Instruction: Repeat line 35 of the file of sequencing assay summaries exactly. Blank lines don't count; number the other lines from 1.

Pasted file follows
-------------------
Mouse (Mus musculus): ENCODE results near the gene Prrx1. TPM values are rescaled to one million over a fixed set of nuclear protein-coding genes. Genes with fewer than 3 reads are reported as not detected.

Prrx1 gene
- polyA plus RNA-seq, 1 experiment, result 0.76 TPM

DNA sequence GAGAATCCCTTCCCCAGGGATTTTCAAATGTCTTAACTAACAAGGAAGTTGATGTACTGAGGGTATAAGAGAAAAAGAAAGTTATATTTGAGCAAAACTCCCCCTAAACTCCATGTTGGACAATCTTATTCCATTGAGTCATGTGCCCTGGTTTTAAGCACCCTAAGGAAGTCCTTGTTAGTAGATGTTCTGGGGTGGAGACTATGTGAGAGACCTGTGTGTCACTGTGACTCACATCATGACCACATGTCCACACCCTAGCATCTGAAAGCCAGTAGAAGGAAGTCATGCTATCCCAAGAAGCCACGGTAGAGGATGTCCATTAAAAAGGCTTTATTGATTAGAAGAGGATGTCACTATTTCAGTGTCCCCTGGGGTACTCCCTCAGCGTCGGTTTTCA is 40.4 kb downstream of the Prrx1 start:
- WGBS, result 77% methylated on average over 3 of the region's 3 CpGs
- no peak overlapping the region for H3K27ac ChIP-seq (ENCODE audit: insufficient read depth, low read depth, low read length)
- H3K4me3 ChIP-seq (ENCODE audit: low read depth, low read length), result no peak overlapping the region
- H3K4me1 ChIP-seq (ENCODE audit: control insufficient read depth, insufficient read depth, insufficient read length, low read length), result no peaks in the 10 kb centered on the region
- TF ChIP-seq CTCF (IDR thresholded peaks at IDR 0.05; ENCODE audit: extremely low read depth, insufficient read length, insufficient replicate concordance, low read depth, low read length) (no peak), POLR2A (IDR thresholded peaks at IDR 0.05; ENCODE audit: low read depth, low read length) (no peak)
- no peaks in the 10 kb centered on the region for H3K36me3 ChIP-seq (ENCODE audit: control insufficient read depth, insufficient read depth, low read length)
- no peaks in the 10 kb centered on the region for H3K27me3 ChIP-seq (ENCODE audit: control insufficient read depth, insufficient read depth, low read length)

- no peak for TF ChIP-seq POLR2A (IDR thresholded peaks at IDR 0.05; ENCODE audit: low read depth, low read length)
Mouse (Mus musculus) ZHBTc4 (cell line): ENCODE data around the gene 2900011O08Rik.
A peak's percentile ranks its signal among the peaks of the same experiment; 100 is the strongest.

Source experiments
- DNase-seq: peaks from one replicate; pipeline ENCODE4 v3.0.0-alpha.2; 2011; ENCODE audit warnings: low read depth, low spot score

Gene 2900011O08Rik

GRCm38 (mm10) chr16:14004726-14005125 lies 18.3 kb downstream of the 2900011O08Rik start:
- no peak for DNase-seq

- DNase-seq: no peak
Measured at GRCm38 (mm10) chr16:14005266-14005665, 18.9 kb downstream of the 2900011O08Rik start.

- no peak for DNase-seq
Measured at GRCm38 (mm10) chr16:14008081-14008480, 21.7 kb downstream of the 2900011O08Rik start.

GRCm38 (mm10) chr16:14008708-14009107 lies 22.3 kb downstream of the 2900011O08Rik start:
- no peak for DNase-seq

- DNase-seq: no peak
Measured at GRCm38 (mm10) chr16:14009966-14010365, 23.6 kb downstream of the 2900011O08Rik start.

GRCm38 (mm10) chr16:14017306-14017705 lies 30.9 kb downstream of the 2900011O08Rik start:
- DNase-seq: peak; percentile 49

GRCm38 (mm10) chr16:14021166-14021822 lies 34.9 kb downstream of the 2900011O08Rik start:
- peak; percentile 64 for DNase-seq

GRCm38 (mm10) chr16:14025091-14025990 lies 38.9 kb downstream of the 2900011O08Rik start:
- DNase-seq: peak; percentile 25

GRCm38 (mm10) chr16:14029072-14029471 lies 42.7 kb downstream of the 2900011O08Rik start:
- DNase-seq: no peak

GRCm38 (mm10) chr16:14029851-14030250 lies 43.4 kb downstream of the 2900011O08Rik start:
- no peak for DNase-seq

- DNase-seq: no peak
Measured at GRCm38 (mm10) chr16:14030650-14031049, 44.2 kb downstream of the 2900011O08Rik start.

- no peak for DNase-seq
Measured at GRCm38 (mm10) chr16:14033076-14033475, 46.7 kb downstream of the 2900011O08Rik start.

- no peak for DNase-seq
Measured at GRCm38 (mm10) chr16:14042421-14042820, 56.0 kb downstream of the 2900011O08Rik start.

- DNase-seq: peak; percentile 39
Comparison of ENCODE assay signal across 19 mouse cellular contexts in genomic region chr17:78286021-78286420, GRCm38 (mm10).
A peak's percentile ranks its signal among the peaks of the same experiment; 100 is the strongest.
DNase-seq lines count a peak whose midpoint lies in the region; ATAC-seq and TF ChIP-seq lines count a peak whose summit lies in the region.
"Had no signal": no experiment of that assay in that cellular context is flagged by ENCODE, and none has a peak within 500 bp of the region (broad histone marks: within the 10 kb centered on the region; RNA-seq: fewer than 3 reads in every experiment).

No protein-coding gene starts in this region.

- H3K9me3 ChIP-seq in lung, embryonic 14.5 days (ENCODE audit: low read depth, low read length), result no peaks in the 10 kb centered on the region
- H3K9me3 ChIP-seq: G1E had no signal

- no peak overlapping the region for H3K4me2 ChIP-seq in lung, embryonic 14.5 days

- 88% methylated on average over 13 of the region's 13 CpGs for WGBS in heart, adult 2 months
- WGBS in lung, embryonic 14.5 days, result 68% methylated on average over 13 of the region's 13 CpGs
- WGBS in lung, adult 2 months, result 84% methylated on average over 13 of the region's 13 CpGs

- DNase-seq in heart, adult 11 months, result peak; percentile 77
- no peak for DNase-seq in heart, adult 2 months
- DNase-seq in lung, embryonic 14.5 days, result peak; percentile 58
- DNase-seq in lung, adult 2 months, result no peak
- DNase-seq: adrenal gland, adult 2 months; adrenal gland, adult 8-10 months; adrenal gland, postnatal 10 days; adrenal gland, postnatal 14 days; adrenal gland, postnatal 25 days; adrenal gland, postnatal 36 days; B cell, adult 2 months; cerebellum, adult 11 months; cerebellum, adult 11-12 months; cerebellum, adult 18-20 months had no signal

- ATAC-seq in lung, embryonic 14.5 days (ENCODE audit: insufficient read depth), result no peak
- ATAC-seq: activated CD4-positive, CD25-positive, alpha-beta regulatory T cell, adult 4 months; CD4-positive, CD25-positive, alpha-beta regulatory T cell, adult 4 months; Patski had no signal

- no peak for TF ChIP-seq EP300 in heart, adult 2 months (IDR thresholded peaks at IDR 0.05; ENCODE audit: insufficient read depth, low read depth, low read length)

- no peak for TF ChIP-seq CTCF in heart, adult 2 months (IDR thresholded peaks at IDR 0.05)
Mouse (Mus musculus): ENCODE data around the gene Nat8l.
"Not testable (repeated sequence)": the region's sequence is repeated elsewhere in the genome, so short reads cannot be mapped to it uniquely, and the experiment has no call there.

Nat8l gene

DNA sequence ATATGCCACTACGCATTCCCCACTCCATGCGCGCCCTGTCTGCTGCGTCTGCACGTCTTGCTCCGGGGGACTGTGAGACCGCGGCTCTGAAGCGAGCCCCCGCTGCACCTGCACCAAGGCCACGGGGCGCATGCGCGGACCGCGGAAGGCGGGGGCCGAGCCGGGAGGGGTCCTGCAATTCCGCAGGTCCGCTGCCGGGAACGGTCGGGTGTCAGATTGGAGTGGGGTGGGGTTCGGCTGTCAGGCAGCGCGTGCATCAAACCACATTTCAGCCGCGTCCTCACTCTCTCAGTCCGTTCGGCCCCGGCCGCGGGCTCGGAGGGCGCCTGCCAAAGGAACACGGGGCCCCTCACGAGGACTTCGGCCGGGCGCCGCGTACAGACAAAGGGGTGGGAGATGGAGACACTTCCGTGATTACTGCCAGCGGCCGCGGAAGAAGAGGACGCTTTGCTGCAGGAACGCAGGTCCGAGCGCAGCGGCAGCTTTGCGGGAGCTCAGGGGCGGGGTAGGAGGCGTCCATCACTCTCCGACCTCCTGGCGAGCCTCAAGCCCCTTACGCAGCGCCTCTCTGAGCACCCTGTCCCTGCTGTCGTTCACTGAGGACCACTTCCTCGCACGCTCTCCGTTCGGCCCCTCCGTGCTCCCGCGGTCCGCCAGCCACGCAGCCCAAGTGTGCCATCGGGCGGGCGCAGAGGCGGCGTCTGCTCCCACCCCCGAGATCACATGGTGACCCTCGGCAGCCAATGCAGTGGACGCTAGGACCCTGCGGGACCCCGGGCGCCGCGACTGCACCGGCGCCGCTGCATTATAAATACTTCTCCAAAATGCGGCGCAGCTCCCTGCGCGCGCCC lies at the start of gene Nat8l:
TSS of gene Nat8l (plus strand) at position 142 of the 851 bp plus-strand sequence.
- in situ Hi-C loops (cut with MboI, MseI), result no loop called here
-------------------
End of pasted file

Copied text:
- DNase-seq: no peak